So up at the cottage I setup TWO transmitter beacons at the edge of the property line (about 200 feet across from one another) .... each transmitter sent a continuous signal that was slightly different from the other centered around 1100kHz ... i.e. 1,100,500Hz and 1,099,500Hz.

    Using an AM radio. (mine had digital tuning), individually you could not hear anything at 1100kHz from any one transmitter, but between the two transmitters you can her the beat frequency of 1kHz where it is loudest at the center between the two transmitters.

  • Thanks again for Your inputs!
    I have started to try to make a driver for ov7670FIFO, which I had, for Taqoz. Lots of registers!!! Lots to learn. :#

    The idea is now to use a blinking blue beacon LED and to apply Goertzel algorithm to each pixel of a series of pictures or rather only their blue part.

  • Christof Eb.Christof Eb. Posts: 1,138
    edited 2024-06-11 15:54

    OK, several days later, I have finally achieved some sort of proof of concept.
    Findings:
    Down side:

    • ov7670FIFO is really hard to use, as the documentation is really bad and the registers are a total mess: Some are called like COM7, some have speaking names and are called GAIN, some are just $B0. (This one is also undocumented.) Some bits of values are scattered in bits of different registers....
    • So I got it to do a VGA processed Bayer picture, but the first 100 lines of 480 are still not usable. After long experimenting, CLKRC must be set to $07 and AEC controlled by histogram method are key findings.
    • The lens, that I have, has a relatively narrow angle of picture, which is not really suitable for this task.

    So lets come to the up side:

    • VGA 640*480 downscaled to 160 columns (average of pixels) and every 10th row used to get 48 lines. 38 valid. So we do not use the colour information.
    • Blinking frequency adjusted to (frame frequency / 4), so we can have 4 phases 0...3 . For each pixel there is a variable i_sum and a q_sum. Over 20 frames their brightness are summed up with a factor (1, 0 -1, 0) and (0, 1, 0, -1), depending on the phase like cos and sine. So only if a pixel does change with the matching frequency, there is something summed up. After the summing, the absolutes of the two components are summed for each pixel and for the pixels, which have values over some threshold their average position is calculated, which gives the position of the blinker.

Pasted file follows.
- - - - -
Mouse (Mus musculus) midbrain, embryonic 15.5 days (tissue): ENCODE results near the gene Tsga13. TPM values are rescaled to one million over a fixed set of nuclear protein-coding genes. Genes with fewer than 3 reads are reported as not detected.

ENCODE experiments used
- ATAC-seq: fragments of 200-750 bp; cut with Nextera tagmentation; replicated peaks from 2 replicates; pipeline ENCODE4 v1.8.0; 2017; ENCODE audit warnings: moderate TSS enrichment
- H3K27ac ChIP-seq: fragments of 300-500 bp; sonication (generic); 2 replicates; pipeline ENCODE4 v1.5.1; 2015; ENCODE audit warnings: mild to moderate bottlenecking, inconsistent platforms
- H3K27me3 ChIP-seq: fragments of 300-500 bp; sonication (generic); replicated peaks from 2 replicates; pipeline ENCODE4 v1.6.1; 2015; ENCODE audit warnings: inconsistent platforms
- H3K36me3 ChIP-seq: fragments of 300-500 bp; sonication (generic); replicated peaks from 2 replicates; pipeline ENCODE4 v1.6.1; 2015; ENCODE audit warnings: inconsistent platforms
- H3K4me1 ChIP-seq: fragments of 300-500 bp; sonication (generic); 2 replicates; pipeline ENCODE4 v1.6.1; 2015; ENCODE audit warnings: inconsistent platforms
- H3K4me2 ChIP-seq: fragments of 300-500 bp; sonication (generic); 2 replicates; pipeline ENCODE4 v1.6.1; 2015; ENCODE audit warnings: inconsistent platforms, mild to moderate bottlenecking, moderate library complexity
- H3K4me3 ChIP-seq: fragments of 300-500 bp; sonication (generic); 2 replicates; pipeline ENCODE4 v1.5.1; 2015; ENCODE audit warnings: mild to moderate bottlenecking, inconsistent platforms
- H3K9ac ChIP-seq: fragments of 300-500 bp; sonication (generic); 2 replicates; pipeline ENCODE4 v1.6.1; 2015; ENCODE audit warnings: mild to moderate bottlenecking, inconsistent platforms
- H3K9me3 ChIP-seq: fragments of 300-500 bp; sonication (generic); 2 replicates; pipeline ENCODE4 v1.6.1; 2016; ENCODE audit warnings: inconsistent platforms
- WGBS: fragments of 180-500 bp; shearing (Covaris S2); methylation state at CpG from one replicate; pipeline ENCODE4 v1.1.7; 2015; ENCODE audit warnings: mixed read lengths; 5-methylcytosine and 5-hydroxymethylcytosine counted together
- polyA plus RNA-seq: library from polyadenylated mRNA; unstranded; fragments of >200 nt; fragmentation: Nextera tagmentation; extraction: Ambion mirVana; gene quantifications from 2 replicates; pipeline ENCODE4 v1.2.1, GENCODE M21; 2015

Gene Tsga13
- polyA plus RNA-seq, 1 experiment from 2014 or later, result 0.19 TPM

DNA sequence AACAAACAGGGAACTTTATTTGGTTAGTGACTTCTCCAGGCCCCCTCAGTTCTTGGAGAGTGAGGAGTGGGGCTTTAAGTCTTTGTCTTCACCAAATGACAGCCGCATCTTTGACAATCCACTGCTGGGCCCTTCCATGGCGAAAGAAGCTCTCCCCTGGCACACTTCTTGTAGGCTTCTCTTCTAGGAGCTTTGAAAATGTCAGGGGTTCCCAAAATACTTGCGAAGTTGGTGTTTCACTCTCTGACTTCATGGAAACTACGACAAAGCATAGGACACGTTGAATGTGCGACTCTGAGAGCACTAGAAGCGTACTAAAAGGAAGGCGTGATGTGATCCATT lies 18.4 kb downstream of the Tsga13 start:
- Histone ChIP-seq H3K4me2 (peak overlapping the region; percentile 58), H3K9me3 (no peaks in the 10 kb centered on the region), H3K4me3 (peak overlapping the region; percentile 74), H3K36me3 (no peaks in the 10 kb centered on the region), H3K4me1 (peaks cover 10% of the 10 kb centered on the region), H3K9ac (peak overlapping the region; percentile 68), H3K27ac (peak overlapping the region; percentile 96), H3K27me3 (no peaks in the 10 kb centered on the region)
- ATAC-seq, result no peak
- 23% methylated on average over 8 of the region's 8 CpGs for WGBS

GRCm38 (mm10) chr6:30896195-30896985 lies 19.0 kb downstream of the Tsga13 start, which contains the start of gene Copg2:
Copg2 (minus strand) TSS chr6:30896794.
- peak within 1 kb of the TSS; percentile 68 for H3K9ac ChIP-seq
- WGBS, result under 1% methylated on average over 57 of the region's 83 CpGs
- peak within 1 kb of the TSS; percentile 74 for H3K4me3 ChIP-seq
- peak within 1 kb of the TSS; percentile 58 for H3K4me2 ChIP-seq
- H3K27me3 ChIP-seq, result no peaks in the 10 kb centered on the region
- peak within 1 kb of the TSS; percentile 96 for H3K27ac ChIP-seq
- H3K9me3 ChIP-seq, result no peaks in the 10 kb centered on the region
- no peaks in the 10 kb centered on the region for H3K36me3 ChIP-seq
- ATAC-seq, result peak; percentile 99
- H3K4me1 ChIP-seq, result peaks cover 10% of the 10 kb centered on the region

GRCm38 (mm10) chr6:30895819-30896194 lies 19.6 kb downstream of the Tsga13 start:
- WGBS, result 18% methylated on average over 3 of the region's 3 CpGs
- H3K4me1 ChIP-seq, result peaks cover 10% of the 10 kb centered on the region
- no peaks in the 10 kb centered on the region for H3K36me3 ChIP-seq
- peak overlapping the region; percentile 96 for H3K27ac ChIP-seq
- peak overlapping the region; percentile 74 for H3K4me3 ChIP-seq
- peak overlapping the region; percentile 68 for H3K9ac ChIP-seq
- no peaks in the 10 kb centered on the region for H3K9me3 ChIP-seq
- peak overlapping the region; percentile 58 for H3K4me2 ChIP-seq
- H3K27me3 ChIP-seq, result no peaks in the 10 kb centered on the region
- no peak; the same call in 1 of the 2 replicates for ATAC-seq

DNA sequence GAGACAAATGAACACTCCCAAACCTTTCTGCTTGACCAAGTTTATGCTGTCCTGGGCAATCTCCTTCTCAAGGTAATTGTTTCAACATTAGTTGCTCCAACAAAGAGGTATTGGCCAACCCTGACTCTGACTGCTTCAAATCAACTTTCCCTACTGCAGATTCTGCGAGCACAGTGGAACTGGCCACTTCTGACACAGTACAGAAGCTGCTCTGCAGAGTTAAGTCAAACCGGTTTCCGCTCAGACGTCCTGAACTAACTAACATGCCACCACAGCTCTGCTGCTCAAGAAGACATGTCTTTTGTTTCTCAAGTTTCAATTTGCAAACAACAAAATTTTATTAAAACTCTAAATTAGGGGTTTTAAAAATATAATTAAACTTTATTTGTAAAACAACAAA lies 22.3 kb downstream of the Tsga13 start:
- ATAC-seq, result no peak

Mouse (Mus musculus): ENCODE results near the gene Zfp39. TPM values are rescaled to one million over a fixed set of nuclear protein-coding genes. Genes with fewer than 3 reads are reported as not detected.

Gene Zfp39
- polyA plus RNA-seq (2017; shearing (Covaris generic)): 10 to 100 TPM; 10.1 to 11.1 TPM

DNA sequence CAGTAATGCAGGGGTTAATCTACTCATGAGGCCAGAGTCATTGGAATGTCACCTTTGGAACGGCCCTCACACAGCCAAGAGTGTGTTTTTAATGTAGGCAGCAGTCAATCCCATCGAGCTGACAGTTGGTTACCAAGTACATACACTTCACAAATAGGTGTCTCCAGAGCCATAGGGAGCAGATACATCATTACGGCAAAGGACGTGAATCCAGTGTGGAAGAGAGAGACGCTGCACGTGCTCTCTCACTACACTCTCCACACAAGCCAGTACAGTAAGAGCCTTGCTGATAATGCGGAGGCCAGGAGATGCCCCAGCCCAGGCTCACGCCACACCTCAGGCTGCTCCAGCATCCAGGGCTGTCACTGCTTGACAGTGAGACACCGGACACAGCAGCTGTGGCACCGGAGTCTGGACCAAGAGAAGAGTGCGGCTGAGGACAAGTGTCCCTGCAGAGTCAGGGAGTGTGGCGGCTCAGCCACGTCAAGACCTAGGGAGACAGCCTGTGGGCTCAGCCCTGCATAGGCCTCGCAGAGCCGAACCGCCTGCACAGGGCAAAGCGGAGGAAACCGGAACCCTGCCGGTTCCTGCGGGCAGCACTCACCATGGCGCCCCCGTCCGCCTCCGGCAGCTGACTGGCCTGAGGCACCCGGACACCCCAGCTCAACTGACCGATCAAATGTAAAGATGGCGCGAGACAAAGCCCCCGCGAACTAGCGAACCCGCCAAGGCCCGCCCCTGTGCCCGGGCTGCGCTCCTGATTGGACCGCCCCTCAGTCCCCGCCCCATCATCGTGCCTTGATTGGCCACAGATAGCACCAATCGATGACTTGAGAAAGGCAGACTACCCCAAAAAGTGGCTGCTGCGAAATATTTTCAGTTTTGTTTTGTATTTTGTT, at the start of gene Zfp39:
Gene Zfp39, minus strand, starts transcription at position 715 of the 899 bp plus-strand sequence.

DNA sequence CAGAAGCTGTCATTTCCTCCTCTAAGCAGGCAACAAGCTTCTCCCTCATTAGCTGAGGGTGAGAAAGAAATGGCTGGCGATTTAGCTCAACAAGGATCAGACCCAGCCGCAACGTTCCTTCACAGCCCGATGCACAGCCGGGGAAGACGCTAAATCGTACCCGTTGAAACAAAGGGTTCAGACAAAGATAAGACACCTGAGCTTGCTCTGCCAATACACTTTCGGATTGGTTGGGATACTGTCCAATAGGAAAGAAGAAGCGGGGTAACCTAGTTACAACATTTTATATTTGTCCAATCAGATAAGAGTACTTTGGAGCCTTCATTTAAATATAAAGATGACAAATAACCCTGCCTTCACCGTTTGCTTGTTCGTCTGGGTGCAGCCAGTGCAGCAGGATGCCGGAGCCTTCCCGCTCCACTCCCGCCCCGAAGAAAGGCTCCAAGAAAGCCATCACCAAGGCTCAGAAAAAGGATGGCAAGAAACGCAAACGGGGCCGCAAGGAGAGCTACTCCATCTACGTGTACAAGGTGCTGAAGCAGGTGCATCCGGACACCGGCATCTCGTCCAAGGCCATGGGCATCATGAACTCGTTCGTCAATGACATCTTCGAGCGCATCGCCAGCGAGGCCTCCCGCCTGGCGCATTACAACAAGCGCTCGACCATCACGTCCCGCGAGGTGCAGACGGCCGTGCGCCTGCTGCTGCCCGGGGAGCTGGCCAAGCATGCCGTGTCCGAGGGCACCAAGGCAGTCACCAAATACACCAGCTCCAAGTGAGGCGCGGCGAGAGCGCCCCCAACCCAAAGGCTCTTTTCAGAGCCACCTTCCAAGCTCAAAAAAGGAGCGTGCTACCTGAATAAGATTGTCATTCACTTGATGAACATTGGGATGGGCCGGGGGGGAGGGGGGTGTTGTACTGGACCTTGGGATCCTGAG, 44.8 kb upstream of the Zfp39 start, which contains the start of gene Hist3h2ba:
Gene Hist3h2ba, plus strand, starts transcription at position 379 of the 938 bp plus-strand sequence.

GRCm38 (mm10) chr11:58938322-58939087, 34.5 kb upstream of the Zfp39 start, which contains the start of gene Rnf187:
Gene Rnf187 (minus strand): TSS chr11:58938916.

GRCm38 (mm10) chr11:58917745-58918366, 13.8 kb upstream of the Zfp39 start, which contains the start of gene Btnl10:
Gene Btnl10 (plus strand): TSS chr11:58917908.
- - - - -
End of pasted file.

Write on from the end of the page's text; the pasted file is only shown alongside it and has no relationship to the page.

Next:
• Well, it's not very fast. We have 12800 ms cycle time for the blinker. And 3200 ms time for each frame, so the result is there after about one minute using 20 frames. (All made in FORTH, no assembler, but the time seems mostly defined by long exposure time. (Indoor) )

    The scene:

    The grey scale picture:

    The filtered picture with a green X at the calculated position:

    Cheers Christof

    P.S.: A lot of my problems with this camera seem to come from some struggle between exposure time vs pixel clock frequency, defined by CLKRC. If I use $01, then I get nothing useful, if I use $05 then I get bad stripes at the lower part of the picture, if I use $07, then there is a bad region in the upper part of the picture. If I darken the room with $07, then the invalid regions grow to both upper and lower part.
    Perhaps someone can tell me some magic hints?

  • Using 2* and 4* frame time for blinking cycle time of two beacons enables parallel detection of these 2 beacons after 8 frames in 42 seconds. 4 frames only lead to wrong positions.
    Assembler programming might be able to bring the time down to perhaps 30secs.
    Invested some more hours to bring down acquisition time, but unsuccessful.